Beggar Tick
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Beggar Tick
A Naturalized Photo: Tabish
Common name: Beggar Tick, Spanish needle, Cobbler's pegs • Adi: Tanggom oying • Gujarati: Phutium • Hindi: Kumra, Kumur, Kurei • Manipuri: ꯍꯥꯃꯦꯡ ꯁꯝꯄꯥꯛꯄꯤ Hameng sampakpi • Nepali: तिखे कुरो Tikhe kuro • Oriya: Samara Kodaki • Tangkhul: Phanang • Mizo: Vawkpui-thal
Botanical name: Bidens pilosa    Family: Asteraceae (Sunflower family)
Synonyms: Bidens orientalis, Bidens minor, Bidens leucanthemus

Beggar Tick is an annual forb of slender habit, growing up to 1.8 meters tall. It grows aggressively on disturbed land and often becomes weedy. The leaves are oppositely arranged and pinnate in form with three to five toothed, ovate-to-lanceshaped leaflets. The leaf-stalks are slightly winged. The plant may flower at any time of the year, but in temperate regions it blooms mainly in summer and autumn. Flowers are borne in small heads on relatively long flower-cluster-stalks. The heads bear about four or five broad white ray florets, surrounding many tubular yellow disc florets. The fruits are slightly curved, stiff, rough black rods, tetragonal in cross section, about 1 cm long, with typically two to three stiff, heavily barbed awns at their distal ends. The fruits form star-shaped spherical burrs about 1-2 cm in diameter. The barbed awns catch onto fur or clothing, and can injure flesh. It is an effective means of seed dispersal by animals. This mechanism has helped the plant become a noxious weed in temperate and tropical regions. In NE India, young leaves and shoots are eaten raw or cooked as vegetable with fish. Beggar Tick is native to the Americas. In India it can be seen in the Himalayas, up to an altitude of 2500 m.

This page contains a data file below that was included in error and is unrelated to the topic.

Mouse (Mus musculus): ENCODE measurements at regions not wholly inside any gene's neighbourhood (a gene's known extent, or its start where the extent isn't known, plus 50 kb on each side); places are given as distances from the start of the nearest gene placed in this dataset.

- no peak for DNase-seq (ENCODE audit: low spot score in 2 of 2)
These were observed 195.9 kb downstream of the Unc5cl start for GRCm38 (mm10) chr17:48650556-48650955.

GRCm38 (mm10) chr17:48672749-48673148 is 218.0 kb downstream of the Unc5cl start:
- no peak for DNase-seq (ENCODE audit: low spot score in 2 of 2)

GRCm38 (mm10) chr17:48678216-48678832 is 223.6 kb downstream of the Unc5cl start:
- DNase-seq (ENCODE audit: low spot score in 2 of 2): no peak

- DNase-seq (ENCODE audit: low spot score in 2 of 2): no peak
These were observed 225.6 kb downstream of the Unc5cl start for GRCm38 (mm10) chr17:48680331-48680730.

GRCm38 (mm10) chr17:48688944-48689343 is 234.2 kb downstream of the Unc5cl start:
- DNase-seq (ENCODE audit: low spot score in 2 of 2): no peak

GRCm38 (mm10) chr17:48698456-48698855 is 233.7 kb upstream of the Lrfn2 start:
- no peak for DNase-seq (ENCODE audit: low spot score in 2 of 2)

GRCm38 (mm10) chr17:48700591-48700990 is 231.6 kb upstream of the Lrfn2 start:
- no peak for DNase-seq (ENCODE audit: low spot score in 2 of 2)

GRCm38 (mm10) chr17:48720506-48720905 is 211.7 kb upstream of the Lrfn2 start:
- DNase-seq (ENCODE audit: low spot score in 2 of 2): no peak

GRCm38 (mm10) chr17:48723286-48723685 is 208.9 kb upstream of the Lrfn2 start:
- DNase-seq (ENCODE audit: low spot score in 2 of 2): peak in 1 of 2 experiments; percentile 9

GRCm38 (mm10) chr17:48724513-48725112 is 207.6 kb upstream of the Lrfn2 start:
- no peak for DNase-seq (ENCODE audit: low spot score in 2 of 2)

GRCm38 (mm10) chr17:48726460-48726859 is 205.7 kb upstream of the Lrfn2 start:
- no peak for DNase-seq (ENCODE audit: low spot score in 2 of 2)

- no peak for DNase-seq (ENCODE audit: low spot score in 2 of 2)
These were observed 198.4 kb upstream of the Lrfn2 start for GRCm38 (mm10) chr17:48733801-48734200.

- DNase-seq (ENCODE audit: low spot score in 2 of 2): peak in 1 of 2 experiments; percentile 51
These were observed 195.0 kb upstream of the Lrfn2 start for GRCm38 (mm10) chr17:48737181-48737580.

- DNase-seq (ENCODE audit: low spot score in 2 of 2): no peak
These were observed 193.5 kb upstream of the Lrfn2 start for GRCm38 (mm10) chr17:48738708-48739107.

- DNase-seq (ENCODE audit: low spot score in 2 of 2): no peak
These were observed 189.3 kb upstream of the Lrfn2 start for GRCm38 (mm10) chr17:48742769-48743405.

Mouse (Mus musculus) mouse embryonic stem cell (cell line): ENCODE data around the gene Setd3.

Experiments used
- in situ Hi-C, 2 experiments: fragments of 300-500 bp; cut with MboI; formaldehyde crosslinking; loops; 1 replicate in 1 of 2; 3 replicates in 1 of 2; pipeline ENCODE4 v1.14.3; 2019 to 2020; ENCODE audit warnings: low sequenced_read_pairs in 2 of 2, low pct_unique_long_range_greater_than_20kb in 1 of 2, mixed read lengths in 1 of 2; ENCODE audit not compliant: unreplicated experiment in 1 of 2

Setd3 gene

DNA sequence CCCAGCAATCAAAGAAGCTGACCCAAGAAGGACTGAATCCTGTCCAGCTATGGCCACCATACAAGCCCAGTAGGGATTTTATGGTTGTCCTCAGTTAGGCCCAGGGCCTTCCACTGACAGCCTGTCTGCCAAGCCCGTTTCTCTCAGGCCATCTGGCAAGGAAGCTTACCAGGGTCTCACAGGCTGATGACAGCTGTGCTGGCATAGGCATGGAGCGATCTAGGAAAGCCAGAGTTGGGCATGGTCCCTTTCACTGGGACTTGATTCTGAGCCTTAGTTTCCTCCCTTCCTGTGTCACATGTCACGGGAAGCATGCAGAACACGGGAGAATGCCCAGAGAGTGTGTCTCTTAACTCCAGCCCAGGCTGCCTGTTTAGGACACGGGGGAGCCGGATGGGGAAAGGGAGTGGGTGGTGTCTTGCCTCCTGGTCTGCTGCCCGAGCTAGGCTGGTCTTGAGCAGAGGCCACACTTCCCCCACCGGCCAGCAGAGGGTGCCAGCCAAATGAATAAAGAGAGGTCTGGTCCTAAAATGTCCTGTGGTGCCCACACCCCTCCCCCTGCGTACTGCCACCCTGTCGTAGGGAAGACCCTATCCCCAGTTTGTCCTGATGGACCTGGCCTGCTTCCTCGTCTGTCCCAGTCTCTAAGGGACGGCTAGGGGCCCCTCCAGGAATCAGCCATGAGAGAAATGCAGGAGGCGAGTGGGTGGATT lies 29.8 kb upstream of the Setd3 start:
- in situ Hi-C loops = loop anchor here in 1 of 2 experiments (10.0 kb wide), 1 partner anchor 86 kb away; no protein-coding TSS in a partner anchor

Medicinal uses: Beggar Tick is used in China and NE India in folk medicine. Either the whole plant or different parts, have been reported to be useful in the treatment of more than 40 disorders such as inflammation, immunological disorders, digestive disorders, infectious diseases, cancers, metabolic syndrome, wounds, and many others.

Identification credit: Tabish Photographed in Manipur & Jammu & Kashmir.

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